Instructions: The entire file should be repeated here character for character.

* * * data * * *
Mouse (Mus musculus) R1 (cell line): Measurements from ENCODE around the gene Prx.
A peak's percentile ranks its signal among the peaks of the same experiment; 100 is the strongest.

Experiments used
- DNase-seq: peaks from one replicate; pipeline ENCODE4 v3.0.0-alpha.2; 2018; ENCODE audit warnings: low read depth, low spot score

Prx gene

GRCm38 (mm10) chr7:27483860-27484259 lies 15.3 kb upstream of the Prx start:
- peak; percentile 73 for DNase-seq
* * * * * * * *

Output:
Mouse (Mus musculus) R1 (cell line): Measurements from ENCODE around the gene Prx.
A peak's percentile ranks its signal among the peaks of the same experiment; 100 is the strongest.

Experiments used
- DNase-seq: peaks from one replicate; pipeline ENCODE4 v3.0.0-alpha.2; 2018; ENCODE audit warnings: low read depth, low spot score

Prx gene

GRCm38 (mm10) chr7:27483860-27484259 lies 15.3 kb upstream of the Prx start:
- peak; percentile 73 for DNase-seq